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Economics Weekly June 10, 2024

illustration of two people in front of a graph June 17, 2024

Payrolls increased in May, but unemployment rises

Data released last week painted a mixed picture of the strength of the labor market. The number of job openings fell from 8.4 million in March to 8.1 million in April, which was a sharper drop than forecasters were expecting – the consensus was 8.3 million. However, the increase in non-farm payrolls in May was much stronger than predicted with a rise of 272,000 against a Wall Street forecast of 185,000. Nevertheless, the payrolls data for the two preceding months was revised downwards, and the unemployment rate increased from 3.9% in April to 4.0% in May. It is worth noting that the strongest growth in payrolls in May were for healthcare and government jobs, which arguably are less interest rate sensitive than some other parts of the economy. Overall, we feel the figures are consistent with a labor market that is gradually slowing, which is a step towards a cut in the Fed Funds rate later in the year.

Turning to foreign news, the European Central Bank (ECB) and the Bank of Canada both cut their policy interest rates by 25 basis points last week. This is a reminder that many of the inflation pressures in the global economy have eased considerably, and the recent fresh burst of inflation in the USA is in a large part homegrown, reflecting a tight labor market. The Bank of England holds its rate setting meeting on June 20 with a cut as a possibility, but not a strong one. The Swiss National Bank became the first major central bank to cut rates back in March. On an international level the interest rate cycle is shifting towards cutting, which will have implications for the dollar exchange rate and U.S. trade.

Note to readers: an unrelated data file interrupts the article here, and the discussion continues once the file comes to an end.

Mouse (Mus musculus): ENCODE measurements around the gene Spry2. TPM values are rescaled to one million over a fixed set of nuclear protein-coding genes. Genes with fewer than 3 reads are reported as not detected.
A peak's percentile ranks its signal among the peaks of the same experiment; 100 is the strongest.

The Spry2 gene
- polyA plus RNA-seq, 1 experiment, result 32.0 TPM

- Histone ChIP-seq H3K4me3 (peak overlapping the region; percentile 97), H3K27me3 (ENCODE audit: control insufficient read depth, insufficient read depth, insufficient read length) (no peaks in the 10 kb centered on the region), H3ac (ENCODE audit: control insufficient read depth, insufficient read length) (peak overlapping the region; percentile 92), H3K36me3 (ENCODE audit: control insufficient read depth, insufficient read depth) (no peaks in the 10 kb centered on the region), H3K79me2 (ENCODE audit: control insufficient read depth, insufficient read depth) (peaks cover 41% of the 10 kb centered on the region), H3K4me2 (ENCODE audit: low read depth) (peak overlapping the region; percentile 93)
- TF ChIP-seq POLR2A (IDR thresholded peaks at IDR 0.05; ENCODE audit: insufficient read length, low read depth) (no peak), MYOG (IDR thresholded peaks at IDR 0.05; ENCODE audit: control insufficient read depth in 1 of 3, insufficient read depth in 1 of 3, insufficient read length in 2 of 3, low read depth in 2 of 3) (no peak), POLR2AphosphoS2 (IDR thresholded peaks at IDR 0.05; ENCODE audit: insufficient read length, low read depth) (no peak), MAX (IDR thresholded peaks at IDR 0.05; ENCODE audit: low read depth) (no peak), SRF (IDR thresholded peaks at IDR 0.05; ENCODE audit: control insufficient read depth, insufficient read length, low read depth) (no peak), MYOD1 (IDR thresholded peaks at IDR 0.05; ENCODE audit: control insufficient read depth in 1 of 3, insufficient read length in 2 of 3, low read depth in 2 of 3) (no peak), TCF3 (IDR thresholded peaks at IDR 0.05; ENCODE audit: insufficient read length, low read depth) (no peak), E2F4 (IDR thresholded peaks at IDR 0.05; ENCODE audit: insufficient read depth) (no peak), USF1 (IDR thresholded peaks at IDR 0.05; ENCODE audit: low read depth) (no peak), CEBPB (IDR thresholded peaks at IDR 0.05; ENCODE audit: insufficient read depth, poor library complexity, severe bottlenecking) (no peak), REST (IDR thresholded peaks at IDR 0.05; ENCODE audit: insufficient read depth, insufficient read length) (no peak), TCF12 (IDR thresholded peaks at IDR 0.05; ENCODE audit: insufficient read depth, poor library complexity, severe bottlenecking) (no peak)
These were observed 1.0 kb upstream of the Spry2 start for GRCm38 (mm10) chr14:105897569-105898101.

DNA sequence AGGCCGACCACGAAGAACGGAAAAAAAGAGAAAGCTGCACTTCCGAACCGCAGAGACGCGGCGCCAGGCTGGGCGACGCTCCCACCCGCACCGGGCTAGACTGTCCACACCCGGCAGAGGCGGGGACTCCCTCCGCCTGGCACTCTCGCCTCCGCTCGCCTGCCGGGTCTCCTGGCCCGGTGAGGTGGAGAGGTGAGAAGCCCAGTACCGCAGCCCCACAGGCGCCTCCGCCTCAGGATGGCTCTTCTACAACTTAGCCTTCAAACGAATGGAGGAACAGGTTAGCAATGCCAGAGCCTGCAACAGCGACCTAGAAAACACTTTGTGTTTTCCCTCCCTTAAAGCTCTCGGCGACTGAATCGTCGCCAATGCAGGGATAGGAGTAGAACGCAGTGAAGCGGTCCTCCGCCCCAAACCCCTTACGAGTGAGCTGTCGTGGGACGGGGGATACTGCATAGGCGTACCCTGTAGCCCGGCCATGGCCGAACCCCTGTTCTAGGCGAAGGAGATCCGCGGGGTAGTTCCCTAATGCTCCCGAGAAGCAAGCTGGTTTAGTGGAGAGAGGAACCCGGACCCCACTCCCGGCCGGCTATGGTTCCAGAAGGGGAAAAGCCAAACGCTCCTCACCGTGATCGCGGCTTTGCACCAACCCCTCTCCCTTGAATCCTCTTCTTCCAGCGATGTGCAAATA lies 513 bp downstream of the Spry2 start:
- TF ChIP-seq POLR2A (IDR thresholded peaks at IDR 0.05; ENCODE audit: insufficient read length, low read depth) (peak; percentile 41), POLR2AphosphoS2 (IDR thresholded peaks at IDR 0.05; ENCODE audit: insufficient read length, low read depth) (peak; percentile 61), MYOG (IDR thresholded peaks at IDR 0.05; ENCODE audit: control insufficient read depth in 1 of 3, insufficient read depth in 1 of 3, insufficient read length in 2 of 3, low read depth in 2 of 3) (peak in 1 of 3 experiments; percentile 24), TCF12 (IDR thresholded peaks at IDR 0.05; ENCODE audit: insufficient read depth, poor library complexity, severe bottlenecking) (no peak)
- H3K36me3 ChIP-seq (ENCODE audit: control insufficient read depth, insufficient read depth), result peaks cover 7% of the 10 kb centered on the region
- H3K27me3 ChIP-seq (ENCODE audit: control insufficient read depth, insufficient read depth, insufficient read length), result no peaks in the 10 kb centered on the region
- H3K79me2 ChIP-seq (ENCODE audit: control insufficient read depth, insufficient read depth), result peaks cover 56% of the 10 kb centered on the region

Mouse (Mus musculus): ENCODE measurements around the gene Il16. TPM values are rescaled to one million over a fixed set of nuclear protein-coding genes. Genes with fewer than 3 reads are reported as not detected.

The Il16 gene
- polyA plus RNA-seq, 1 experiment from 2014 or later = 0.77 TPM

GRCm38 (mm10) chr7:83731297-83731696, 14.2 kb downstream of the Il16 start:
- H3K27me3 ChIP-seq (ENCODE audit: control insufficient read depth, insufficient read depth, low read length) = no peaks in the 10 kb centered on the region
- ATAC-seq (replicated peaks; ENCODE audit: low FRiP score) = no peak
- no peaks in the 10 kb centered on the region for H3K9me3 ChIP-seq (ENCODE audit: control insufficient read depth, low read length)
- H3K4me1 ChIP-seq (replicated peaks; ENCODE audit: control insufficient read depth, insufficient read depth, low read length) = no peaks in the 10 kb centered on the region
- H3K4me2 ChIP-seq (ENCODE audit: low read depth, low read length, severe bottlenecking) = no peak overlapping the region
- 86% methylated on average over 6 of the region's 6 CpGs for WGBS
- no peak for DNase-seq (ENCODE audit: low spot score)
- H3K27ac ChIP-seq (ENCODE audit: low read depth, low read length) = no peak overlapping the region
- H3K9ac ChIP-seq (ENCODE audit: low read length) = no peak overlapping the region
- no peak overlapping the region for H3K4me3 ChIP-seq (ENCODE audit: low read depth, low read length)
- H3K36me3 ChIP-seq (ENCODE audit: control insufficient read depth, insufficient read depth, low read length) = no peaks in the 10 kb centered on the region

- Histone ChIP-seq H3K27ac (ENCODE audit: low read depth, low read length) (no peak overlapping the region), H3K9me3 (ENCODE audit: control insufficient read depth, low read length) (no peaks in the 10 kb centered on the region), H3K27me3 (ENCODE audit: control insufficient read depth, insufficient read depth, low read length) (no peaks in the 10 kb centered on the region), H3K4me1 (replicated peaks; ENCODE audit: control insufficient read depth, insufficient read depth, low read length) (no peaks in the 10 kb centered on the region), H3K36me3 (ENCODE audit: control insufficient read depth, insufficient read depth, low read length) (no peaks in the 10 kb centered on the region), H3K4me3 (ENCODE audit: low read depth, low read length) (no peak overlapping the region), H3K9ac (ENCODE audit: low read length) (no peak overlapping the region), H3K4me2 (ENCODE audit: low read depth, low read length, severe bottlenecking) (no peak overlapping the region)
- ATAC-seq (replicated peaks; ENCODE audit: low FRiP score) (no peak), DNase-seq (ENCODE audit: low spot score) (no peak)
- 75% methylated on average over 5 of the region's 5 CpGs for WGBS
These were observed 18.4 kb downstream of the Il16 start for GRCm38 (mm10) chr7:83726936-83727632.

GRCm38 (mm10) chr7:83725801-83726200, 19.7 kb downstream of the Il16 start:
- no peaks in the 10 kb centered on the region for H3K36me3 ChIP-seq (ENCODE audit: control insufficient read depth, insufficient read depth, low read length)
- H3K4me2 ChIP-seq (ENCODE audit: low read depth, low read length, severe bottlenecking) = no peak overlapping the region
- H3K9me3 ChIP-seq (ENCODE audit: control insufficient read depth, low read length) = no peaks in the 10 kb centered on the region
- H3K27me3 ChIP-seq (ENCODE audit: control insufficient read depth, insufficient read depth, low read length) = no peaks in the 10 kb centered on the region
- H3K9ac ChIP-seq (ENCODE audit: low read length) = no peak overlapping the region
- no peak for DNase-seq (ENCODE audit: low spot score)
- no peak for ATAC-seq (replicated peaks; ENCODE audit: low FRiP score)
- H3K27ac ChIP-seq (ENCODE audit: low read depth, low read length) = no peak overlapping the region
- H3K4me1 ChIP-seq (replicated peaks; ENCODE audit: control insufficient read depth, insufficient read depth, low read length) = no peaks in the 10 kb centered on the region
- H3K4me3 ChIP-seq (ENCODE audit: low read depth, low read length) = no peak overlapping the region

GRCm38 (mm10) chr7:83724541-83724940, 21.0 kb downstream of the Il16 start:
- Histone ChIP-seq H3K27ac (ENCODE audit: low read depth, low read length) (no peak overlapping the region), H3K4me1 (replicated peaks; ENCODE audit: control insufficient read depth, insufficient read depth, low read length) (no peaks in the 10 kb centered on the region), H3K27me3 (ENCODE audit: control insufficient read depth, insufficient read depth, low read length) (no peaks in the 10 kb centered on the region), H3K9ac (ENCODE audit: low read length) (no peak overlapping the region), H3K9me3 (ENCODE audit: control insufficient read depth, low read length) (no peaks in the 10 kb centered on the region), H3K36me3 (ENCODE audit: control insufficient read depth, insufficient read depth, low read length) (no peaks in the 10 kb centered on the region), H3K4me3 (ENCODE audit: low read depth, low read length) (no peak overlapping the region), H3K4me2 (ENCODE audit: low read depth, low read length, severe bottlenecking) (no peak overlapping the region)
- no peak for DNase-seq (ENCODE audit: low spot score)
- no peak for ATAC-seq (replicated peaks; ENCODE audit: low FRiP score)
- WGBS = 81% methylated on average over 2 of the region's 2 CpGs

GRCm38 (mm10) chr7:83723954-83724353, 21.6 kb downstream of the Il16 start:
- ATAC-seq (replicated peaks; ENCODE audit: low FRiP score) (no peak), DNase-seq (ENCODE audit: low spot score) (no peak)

This Wednesday will be a busy day for economists with the latest CPI inflation figures published, and the Federal Reserve rate setting committee announcing its decision for the Fed Funds Rate. Inflation remains too high for there to be any chance of a cut at this Fed meeting. However, the financial markets will be closely monitoring the statements at the press conference for clues on how far away a rate cut might be. 

Things to watch for this week

Wednesday, June 12

Core CPI Inflation, y-o-y, May

Previous: 3.6%
Forecast: 3.5%

With the Fed holding interest rates at a high level, we believe price pressures in the economy are now easing but only gradually. We are forecasting a slight deceleration for core CPI inflation (which excludes food and energy prices) in May.

Fed Funds Rate decision, June   

Previous: 5.25%-5.5%
Forecast: 5.25%-5.5%

Although the recent resurgence in inflation appears to have been successfully checked, price growth remain too high for there to be a rate cut at this meeting.